While he never received the wider attention that his oeuvre deserved, Southern California painter John McLaughlin—whose retrospective John McLaughlin Paintings: Total Abstraction is on view at LACMA until April 16—has become a cult hero among subsequent generations of Los Angeles artists across a broad range of disciplines and styles. His extraordinary, unique body of work and independent approach have earned him the title of “artist’s artist.” The term refers to artists who are under-recognized within the art market but whose brilliance has garnered the respect and admiration of fellow artists. Senior curator Stephanie Barron and I wanted the show’s exhibition design to capture and highlight what makes his work so inspirational. In other words, what does an artist see in McLaughlin’s reductive geometric abstractions that makes them so poignant?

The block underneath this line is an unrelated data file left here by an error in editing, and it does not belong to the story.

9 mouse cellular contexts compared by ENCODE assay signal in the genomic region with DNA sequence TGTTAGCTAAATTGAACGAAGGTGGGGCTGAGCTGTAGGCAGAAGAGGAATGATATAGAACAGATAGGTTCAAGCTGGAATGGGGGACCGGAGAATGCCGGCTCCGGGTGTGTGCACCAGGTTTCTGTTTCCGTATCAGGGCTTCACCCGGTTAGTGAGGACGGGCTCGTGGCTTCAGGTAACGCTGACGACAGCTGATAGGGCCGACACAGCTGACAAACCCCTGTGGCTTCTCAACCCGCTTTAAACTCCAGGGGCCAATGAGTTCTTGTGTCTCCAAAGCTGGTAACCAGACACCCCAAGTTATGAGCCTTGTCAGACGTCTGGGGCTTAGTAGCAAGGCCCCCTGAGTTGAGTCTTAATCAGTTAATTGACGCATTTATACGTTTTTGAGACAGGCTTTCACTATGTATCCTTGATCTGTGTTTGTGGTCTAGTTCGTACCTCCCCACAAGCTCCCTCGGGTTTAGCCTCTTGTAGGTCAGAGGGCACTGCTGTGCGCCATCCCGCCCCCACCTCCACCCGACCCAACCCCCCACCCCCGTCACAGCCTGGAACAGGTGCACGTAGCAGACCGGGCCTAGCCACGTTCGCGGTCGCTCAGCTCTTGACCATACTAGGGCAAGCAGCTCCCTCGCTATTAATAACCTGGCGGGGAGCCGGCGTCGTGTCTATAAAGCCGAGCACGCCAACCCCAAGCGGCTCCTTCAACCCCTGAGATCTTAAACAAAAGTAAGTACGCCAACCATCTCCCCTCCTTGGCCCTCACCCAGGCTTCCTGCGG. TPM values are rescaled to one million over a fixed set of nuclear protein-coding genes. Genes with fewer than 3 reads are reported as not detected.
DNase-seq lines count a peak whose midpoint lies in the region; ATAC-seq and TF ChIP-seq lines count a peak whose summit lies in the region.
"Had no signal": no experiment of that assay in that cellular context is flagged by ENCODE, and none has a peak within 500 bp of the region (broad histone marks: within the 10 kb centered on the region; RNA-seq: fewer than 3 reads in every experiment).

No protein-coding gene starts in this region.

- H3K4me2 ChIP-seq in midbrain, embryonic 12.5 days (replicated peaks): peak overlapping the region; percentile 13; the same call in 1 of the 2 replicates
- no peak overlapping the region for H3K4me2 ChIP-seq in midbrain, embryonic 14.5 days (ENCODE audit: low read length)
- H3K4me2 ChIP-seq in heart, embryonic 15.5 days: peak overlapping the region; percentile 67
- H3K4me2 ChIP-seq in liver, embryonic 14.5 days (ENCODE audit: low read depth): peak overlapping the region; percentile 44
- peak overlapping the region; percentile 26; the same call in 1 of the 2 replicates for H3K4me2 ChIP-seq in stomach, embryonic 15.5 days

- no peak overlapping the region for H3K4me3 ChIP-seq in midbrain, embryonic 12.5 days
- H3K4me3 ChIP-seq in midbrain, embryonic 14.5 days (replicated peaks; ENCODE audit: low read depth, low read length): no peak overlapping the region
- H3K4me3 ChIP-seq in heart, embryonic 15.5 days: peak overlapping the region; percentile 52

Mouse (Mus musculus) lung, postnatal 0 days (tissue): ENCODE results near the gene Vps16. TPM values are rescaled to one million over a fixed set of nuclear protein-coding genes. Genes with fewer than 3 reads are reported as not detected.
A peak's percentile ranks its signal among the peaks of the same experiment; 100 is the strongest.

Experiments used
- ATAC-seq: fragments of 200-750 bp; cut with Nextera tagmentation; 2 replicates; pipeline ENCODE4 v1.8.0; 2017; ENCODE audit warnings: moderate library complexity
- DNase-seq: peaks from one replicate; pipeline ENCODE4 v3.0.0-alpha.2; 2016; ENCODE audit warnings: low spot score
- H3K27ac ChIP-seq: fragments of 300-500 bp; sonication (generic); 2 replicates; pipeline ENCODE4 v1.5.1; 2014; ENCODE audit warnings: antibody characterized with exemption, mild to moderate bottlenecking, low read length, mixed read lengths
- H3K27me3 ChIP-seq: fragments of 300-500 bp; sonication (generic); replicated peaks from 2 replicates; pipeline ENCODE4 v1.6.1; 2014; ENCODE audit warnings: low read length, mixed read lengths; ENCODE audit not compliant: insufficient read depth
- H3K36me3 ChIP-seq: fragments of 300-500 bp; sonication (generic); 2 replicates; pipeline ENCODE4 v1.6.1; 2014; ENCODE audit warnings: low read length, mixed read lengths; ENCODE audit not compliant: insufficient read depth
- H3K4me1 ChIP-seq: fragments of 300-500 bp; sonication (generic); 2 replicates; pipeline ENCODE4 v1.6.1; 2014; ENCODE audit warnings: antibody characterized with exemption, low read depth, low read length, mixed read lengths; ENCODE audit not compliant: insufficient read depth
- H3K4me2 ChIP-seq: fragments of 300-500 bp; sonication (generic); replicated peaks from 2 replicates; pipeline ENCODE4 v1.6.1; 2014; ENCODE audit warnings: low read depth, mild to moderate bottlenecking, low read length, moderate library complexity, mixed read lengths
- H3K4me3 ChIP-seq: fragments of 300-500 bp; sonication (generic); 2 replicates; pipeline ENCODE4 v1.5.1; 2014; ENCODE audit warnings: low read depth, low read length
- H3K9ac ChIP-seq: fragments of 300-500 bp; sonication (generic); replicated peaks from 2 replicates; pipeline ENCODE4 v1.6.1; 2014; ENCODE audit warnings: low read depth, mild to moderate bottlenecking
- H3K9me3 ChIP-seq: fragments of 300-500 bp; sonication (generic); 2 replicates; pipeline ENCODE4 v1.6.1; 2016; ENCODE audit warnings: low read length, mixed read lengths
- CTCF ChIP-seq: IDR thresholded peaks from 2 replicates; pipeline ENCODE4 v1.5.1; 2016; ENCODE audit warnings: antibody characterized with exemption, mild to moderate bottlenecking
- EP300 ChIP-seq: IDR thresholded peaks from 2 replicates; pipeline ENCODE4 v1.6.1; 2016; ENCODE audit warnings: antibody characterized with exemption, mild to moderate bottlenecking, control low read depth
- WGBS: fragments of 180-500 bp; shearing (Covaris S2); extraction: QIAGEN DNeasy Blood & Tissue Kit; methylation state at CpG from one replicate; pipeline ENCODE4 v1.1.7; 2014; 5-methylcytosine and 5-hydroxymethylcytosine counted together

With this question in the forefront of our minds, we contacted the contemporary artist Roy McMakin, who examines the relationship between artwork and function by making sculptures that are also meant to be used, to see if he could assist with the exhibition’s seating and wall colors. He has often cited McLaughlin as a major artistic influence, in particular for his iconic slat-back chair that he has been creating since the late 1980s; the backs of these chairs are inspired by the harmony and subtle power of McLaughlin’s compositions. Along with choosing the paint colors and where the shifts in color occur, McMakin made 12 chairs, now a part of our permanent collection, that are installed throughout the exhibition—each has a different back and often there are surprises such as mirrors and indentations that make the visitor more aware of the subtle, yet powerful changes within McLaughlin’s canvases. In the below video McMakin discusses his thought process and what he aimed for when making this revealing artwork.